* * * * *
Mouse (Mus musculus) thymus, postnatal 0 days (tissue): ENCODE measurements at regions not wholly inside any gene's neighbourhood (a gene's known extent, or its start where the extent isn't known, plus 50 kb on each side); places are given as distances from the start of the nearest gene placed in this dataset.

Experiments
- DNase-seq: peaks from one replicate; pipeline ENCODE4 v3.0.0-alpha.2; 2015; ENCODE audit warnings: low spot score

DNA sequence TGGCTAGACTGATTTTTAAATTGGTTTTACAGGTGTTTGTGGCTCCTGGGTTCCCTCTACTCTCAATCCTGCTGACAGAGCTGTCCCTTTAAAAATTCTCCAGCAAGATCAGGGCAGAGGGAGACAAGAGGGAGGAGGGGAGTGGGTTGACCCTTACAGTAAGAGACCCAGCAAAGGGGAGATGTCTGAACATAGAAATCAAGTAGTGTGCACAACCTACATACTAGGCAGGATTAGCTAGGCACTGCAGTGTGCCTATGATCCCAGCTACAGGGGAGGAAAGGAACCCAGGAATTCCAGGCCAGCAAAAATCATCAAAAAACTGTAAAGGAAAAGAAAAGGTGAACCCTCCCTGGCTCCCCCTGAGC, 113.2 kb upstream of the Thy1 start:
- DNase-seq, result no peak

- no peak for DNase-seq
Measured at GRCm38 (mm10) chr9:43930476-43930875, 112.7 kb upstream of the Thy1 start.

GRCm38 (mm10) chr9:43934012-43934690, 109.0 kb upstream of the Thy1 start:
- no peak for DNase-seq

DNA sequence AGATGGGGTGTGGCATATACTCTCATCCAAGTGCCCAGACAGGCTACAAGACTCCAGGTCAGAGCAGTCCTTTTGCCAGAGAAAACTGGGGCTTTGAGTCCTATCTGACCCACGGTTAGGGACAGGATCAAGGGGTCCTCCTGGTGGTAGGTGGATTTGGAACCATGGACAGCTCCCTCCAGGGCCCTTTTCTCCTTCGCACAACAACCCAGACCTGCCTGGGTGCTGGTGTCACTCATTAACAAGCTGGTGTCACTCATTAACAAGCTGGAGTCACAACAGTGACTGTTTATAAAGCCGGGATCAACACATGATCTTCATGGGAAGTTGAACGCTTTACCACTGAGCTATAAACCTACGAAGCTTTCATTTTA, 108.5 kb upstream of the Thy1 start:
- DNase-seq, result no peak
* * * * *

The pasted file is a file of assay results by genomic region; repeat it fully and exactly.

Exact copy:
Mouse (Mus musculus) thymus, postnatal 0 days (tissue): ENCODE measurements at regions not wholly inside any gene's neighbourhood (a gene's known extent, or its start where the extent isn't known, plus 50 kb on each side); places are given as distances from the start of the nearest gene placed in this dataset.

Experiments
- DNase-seq: peaks from one replicate; pipeline ENCODE4 v3.0.0-alpha.2; 2015; ENCODE audit warnings: low spot score

DNA sequence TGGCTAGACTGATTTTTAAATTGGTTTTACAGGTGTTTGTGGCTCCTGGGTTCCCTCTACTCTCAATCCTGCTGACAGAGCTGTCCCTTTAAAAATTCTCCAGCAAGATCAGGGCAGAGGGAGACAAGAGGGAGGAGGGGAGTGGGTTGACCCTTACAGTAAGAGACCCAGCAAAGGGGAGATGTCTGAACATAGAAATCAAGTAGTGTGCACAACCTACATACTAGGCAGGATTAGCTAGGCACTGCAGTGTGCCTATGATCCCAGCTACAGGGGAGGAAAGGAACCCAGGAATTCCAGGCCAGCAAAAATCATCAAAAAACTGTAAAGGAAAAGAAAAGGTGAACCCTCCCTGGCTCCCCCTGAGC, 113.2 kb upstream of the Thy1 start:
- DNase-seq, result no peak

- no peak for DNase-seq
Measured at GRCm38 (mm10) chr9:43930476-43930875, 112.7 kb upstream of the Thy1 start.

GRCm38 (mm10) chr9:43934012-43934690, 109.0 kb upstream of the Thy1 start:
- no peak for DNase-seq

DNA sequence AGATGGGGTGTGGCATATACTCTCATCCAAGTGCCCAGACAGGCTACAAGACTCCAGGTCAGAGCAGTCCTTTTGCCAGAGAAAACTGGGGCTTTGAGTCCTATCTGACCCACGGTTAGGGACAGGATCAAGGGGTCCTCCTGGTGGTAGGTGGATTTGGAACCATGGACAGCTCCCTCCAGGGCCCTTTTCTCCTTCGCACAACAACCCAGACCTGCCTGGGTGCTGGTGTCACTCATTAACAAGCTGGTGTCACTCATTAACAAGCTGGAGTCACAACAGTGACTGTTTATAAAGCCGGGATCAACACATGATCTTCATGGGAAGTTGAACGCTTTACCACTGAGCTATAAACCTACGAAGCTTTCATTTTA, 108.5 kb upstream of the Thy1 start:
- DNase-seq, result no peak